• Bishopric of Pella in partibus, Rev. Gustavus Leonard di Battice, President of the Ghent Seminary, &c., &c., deputed co-adjutor, with succession, to the Bishop of Ghent.

His Holiness then created Mgr. Vincenzo Moretti (born in Orvieto November 14, 1815), Archbishop of Ravenna, to be a Cardinal Priest ; and Mgr. Antonio dei Conti Pellegrini (born in Rome August 11, 1812), Clerk of the Apostolical Chamber, to be a Cardinal Deacon. (They receive the titles respectively of Santa Sabina and Santa Maria in Aquiro.)

The pallium was then demanded for two archiepiscopal sees, those of Baltimore, the first see in the United States and of Chieti. Baltimore has the precedence of Chieti, but as Mgr. Ruffo Scilla, the new Archbishop of Chieti, appeared in person, he took precedence in postulating of Dr. D. J. O’Connell, the Procurator of Archbishop James Gibbons, the American Primate.

On Sunday Cardinal Caterini, the Dean of the Cardinal Deacons, in his private chapel in the Palazzo Mattei, imposed the pallium on the shoulders of the new Archbishop of Chieti, and on the shoulders of the Procurator (Dr. D. J. O’Connell) of Archbishop Gibbons, of Baltimore, the oaths of fidelity being first administered to the recipients of the pallium. Mgr. Cataldi officiated as Pontifical Master of Ceremonies.

Triduums have been celebrated in the three great Basilicas and in other churches in Rome, to pray for the complete restoration of the health of the Holy Father.

Dr. Chatard will be appointed Bishop of Richmond, Virginia, at an early meeting of the Propaganda, and will accept that see unless his Holiness should express a desire to retain his services in Rome. If Dr. Chatard becomes Bishop of Richmond, Dr. Hostlot, the present esteemed Vice-Rector, will be made Rector of the North American College in Rome, vice Mgr. Chatard.

 

PROTESTANT CHURCH IN ROME: The Free Italian church on the Piazza Ponte S.  Angelo (which is rarely open) was, however,  lighted up a few evenings ago ; and an Englishman might be seen preaching in English, with an Italian interpreting. In front of the pulpit was a table, with bread and wine on it, for the purpose of celebrating an English Dissenting communion. Every evening the Piazza is filled with the soldiers from the neighbouring barracks, who stand about talking and smoking in a very innocent manner until the “retreat “ at 7 p.m. calls them in. The parody of divine worship going on seemed to afford them much amusement, for they kept passing in and out through the little building, dignified by the name of a church, and wondering what it all meant. Apparently the Catholic religion has little to fear front the very feeble attacks of the Protestant sects. The Waldensian sects advertise a ” Christmas tree “ as one of the attractions of their chapel.

PIAZZA NAVONA: Quite a little fair is going on in the Piazza Navona, where may be purchased very prettily-constructed grottos, and all the figures that adorn a ” Presepio,” or representation of the Nativity. The three Magi, the shepherds, the sheep and cattle, and all the accessories are really very cleverly executed.

THE SECOND CONSISTORY; His Holiness held another Consistory this morning in his private library, sitting, as on the previous occasion, in a bed made for him in Rome under the direction of Doctor Ceccarelli, and gave the hats, with the customary formalities, to Cardinals Regnier, Manning, Brossais Saint Marc, Moretti, and Pellegrini. The Pope’s voice was clear and strong. His Holiness seems to be gathering strength, and bore the fatigue of the ceremonial well. Several noblemen and gentlemen were admitted to this Consistory. Several Bishops were nominated, amongst others Dr. Fitzgerald to the See of Ross, Ireland.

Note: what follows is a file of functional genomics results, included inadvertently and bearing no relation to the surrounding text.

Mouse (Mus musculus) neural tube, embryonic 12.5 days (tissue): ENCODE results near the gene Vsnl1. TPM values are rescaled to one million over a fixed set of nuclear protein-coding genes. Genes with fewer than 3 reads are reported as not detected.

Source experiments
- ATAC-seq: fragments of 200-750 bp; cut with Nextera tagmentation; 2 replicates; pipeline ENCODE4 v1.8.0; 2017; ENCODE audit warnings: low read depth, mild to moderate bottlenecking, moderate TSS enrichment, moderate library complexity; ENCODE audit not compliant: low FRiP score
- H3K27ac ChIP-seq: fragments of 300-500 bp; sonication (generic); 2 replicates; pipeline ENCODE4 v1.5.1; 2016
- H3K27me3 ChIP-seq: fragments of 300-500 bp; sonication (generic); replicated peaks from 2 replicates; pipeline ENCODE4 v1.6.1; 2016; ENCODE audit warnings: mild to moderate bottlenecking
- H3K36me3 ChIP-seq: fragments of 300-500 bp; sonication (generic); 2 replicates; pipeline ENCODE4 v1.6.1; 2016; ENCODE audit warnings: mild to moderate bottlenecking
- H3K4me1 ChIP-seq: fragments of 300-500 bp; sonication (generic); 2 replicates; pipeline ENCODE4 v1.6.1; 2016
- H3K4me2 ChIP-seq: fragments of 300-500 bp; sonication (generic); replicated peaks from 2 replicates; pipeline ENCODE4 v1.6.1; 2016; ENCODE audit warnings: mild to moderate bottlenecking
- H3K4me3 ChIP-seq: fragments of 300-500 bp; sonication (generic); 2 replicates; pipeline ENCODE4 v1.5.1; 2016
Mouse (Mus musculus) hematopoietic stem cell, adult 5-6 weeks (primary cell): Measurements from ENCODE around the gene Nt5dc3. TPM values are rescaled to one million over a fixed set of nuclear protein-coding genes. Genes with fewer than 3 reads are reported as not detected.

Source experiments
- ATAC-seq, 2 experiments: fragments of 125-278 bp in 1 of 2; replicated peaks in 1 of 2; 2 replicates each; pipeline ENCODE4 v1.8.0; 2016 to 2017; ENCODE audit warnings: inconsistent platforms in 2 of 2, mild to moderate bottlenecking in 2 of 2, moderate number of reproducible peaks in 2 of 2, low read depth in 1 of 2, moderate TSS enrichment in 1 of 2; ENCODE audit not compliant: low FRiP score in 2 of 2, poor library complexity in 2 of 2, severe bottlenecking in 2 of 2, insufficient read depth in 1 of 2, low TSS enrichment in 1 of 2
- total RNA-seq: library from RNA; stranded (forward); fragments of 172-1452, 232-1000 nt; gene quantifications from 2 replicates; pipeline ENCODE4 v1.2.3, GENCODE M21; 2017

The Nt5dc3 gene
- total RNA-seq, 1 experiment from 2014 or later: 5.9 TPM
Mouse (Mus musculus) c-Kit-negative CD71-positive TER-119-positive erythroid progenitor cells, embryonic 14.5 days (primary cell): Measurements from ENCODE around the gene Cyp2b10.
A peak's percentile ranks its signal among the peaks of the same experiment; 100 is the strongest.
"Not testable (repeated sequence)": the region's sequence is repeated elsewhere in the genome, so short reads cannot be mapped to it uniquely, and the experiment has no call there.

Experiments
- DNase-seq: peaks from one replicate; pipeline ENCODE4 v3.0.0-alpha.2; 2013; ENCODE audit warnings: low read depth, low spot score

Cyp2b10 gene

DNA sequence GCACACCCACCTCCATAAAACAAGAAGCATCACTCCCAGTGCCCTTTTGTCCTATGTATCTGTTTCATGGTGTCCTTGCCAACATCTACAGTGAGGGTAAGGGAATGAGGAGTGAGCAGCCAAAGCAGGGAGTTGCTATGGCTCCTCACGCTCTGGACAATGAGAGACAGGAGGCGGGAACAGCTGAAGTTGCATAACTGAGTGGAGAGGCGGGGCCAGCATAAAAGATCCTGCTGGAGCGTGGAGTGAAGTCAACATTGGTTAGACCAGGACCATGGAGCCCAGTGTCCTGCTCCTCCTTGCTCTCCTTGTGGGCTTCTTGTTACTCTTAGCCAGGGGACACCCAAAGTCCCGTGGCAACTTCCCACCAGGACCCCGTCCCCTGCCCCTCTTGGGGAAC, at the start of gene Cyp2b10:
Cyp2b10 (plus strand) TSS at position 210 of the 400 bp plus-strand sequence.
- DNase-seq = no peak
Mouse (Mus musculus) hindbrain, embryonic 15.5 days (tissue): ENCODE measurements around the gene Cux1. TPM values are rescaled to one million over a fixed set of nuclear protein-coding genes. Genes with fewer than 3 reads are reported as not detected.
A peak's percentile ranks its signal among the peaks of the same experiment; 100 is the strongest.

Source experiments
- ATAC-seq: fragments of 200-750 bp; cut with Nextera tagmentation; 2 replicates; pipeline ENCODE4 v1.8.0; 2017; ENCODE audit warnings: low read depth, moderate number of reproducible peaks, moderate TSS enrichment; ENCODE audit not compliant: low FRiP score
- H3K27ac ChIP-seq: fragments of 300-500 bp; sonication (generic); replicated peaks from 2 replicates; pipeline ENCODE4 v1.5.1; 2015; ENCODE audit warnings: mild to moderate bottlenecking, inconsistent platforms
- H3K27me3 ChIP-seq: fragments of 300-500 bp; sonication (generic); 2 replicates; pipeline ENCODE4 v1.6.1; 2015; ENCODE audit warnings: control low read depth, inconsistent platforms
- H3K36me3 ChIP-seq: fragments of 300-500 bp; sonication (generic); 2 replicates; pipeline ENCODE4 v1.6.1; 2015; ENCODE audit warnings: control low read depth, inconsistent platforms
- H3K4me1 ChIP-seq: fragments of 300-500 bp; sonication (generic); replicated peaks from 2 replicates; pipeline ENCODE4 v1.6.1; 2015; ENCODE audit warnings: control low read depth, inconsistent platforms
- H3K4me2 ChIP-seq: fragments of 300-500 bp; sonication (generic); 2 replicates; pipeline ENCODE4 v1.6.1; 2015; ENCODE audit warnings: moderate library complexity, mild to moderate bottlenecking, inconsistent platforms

DIOCESE OF WATERFORD.—Monsignor Kirby has presented his Holiness with the sum of £1,700 from the Bishop (Dr. Power), the clergy, and faithful of the Diocese of Waterford and Lismore.

THE ENGLISH COLLEGE.—Dr. O’Callaghan entertained at dinner on the 30th, at the English College, Cardinal Manning, Cardinal Howard, Protector of the College, Archbishop Eyre, the Bishop of Clifton, Monsignor Stonor, Mgr. Cataldi, Monsignor Kirby, Dr. Grant, Dr. Hostlot, Dr. O’Bryen, Mr. Ward, Mr. Winchester, &c., &c.

The above text was found on p.17,5th January 1878, in “The Tablet: The International Catholic News Weekly.” Reproduced with kind permission of the Publisher. The Tablet can be found at http://www.thetablet.co.uk .

 

Owen O’Conor, the O’Conor Don 1763 – 1831

Owen O’Conor, the O’Conor Don (1763 – 1831), of Belanagare and Clonalis, co. Roscommon was the brother in law of Patrick Grehan Senior (1756 -1832). He was married to Judith Moore’s eldest sister Jane. So he’s a 5th great-uncle.

He was the first Catholic M.P. for Roscommon since his ancestor Sir Hugh O’Conor Don (1541-1632) ,  his son and two grandsons were also M.P’s. He was a friend, and colleague of Daniel O’Connell, who wrote to his son Denis after his death

” The death of my most respected and loved friend, your father, was to me a severe blow … How little does the world know of the value of the public services of men who like him held themselves always in readiness without ostentation or parade but with firmness and sincerity to aid in the struggles which nations make for liberty … I really know no one individual to whom the Catholics of Ireland are so powerfully indebted for the successful result of their contest for emancipation … His was not holiday patriotism … No, in the worst of times and when the storms of calumny and persecution from our enemies and apathy and treachery from our friends raged at their height he was always found at his post. “